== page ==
UPDATE: I realized the formatting was crap. I don’t know how that happened, I’m sorry for that. Must have been a nightmare to see. I wrote this all through the mobile app, so, probably that had something to do with it? Anyway, proper formatting posted below.
Epic spoilers for Episode 5, Season 8 of Game of Thrones.
Don’t tell me none of you saw it.
I didn’t. I was expecting a big battle. Some bloodshed. I was thinking there were stashes of wildfire everywhere in the city, ready to detonate and destroy a large chunk of the united forces of the Unsullied, Dothraki, and the North.
After bringing down hellfire to the Iron Fleet and incinerating about 20,000 mercenaries, destroying the city’s scorpion defenses, and tearing down the walls, the bell finally rang, signifying their surrender. Soldiers of King’s Landing had had already thrown down their swords, yielding. But then we get a shot of Daenerys. She’s pissed. She’s really pissed. “Do you think it’s that easy?” She probably thinks and flies off, to what I assumed would be burning down the Red Keep.
That look says it all. (Dany is so frightening at times, and when you look at Emilia Clarke, she’s so… opposite.)
Instead, she burns down the entire fucking city, killing soldiers and innocent civilians alike. Drogon kept shooting fire and it seemed Daenerys didn’t care if her own troops get hit in collateral.
Yes, she’s making an example. She’s always done things her way, since the first season. Every single enemy she has ever faced, she’s burned down to the ground. So it wasn’t unexpected that she would burn down King’s Landing as well. This scenario is strengthened when Missandei was killed, when Jorah was killed. Two of her closest friends, dead. She lost half her army fighting for complete strangers. She feels isolated and the people of the North makes it clear they don’t like her. She’s used to being surrounded by people who would die for her, worshipped her. She’s had her own journey
The thing is, I’ve always felt that Daenerys was more of a “villain’s journey,” instead one of the hero. The only reason so many people rooted so hard for her was because we followed her journey. We knew her story. Also, she did a lot of badass things backed up by the “Game of Thrones” badass theme music.
Erase everything we knew about Daenerys. We meet her the same time she met Jon Snow. Things would be a little different. We have no idea who she is, and we might even regard her the same suspicious way as the people of Westeros. It would’ve been too easy to paint her as the series’ big bad.
“Game of Thrones” and the “A Song of Ice and Fire” books it was based on, introduces us to a wide range of characters in a world where morality is in the gray area. When the first book kicked off, we’re allowed to believe that Jaime and Cersei Lannister were the villains, but as we saw their characterizations, we at least could understand their actions. The same goes for Daenerys. Just because she’s a badass character, doesn’t mean she wasn’t the big bad all along.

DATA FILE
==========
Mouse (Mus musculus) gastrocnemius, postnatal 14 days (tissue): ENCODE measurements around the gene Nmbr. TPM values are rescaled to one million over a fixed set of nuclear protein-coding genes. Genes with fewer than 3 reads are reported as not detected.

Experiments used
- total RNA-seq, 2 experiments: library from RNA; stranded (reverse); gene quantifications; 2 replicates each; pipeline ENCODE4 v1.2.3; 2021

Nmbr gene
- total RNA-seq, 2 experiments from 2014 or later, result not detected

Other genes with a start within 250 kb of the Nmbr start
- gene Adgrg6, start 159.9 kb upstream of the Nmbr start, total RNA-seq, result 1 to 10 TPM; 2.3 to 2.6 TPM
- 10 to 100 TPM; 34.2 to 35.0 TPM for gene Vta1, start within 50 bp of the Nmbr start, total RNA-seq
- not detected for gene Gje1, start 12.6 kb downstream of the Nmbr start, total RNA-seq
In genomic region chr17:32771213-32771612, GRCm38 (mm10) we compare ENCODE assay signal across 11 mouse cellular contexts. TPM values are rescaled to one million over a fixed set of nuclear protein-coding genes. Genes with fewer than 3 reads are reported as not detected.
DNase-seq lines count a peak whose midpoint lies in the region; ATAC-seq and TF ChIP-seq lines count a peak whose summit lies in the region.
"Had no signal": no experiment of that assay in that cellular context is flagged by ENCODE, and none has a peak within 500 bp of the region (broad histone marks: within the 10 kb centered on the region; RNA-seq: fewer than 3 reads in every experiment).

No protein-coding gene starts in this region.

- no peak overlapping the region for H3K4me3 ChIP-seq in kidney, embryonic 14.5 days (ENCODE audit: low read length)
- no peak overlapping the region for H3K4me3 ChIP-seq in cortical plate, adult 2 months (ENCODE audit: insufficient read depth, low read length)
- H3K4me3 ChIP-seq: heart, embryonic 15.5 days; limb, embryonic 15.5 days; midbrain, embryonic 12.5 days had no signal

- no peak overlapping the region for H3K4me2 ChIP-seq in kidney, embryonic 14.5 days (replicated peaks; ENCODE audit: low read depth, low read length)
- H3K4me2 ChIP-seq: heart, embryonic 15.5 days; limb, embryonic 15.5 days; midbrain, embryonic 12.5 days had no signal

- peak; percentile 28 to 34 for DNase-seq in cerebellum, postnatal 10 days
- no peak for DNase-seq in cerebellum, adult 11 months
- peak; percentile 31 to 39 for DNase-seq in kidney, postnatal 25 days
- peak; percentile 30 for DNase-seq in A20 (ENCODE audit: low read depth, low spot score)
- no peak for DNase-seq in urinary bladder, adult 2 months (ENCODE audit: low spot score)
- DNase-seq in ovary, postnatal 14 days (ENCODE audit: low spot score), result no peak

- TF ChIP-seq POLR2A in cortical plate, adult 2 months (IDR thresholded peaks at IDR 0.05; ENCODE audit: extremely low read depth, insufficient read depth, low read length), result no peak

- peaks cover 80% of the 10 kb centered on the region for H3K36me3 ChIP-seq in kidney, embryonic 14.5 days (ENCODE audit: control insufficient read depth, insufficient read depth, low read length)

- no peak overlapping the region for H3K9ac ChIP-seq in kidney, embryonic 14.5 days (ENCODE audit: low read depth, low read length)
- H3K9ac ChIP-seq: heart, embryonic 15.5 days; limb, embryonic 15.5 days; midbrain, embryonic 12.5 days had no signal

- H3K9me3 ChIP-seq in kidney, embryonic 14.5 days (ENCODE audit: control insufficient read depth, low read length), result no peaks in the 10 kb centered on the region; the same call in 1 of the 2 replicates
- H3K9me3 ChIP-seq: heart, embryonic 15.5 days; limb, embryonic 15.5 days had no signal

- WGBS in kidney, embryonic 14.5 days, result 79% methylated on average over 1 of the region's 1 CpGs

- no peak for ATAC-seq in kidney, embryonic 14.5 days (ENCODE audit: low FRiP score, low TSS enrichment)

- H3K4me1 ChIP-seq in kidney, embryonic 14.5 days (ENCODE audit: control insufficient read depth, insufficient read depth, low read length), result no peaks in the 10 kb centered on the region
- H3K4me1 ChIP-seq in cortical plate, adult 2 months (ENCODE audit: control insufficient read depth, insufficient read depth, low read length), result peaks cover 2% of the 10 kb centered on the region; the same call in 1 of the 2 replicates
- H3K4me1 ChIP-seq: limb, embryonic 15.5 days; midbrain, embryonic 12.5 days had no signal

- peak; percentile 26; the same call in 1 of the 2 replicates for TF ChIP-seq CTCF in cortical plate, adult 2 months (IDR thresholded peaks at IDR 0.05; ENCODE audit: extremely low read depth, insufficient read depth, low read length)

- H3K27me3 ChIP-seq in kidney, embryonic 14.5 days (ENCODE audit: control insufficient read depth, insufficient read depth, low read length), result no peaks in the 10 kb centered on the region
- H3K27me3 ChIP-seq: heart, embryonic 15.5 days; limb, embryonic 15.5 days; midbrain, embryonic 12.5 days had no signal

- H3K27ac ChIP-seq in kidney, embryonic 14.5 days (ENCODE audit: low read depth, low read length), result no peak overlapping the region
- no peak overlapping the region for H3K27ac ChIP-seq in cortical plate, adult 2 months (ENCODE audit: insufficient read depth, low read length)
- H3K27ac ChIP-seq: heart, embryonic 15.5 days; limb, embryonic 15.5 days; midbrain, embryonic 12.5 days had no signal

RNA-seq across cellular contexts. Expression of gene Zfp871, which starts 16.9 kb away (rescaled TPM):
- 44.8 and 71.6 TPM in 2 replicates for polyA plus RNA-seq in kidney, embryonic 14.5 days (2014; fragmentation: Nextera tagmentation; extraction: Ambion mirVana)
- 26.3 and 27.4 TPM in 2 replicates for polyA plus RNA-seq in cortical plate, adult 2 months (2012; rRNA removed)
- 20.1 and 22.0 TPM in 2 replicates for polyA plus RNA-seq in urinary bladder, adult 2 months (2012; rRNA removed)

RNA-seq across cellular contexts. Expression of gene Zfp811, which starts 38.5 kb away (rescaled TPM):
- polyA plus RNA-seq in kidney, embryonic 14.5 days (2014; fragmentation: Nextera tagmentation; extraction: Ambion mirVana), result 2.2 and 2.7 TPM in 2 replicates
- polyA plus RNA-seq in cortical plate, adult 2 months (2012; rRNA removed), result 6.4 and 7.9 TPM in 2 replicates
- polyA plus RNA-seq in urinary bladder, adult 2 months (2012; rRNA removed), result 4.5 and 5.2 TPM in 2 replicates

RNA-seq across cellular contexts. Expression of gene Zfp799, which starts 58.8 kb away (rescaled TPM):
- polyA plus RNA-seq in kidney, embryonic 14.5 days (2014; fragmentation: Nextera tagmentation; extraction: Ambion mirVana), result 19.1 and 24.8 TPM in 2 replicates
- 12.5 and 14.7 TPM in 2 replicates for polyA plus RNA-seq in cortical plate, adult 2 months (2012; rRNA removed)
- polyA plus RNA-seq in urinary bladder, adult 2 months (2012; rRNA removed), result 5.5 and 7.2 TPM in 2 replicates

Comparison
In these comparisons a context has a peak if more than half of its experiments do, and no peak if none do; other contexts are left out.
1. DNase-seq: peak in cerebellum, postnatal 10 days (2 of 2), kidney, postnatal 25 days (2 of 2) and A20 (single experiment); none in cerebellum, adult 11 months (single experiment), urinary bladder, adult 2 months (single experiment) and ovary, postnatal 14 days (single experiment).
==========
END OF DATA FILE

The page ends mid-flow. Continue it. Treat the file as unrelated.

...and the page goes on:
Well, the Cleganebowl had finally happened. It was violent, not any less or more violent than anything shown in the past. But it is the most violent bout of the season, thus far. For sure, I was screaming my pants out, actually afraid of Ser Sandor Clegane’s ultimate fate. I was hoping he’d at least bring down the Mountain. But for a moment there, just a glimpse, it seemed like Ser Robert Strong – Zombie Gregor Clegane – might actually win this one out. Despite hating that possibility, I was willing to embrace that result. Somehow that direction would had more meaning to it, more tragic than a mere “Oh, it’s a stalemate.”
We’ve never seen Gregor, really not seen him. We only know he’s a dick. And ever since his big fight with Oberyn Martell, we saw even less of him. Unlike Sandor, we’ve spent some good years with him. He’s a dick, but he ended up being a likeable dick. Personally, there was no emotional investment. Sandor kills Gregor, yay. That’s it for the Cleganebowl. But if Gregor ended up killing Sandor, instead? There’s a lot of hurt going to reverberate in the coming weeks.
The same goes with Jaime Lannister. Something in me expected that both Jaime and Cersei will die together. It’s scattered in the books as tiny breadcrumbs. I expected Daenerys storming into the Red Keep. Cersei has Qyburn, or someone, use the scorpion they have in there against Drogon. Just for a little OMG moment. Then it fails and as Cersei escapes, she encounters Jaime, who sees the inevitability of dragon fire. “The things I do for love,” Jaime probably would had said, stabs Cersei, watches her die as the flames consume them.
But instead, for spectacle, from somewhere in the middle of King’s Landing, near the gates of the Red Keep, Jaime had teleported somewhere outside city walls and comes face-to-face with Euron. I thought I could deal with this. Jaime getting killed by Euron and the twins never having to say their farewells seemed more powerful and painfully tragic. Maybe it cheapens things. I don’t know. But if Jaime had died there on that beach, somehow to me it would had felt so much more satisfying.
In the end, I felt that author of the “A Song of Ice and Fire” George RR Martin had intentionally allowed the delay of his books, telling David Benioff and D.B. Weiss key events, allowing them to use and test it out on screen, to see fan reaction. If it’s bad, at least GRRM knows what to avoid. It’s actually brilliant.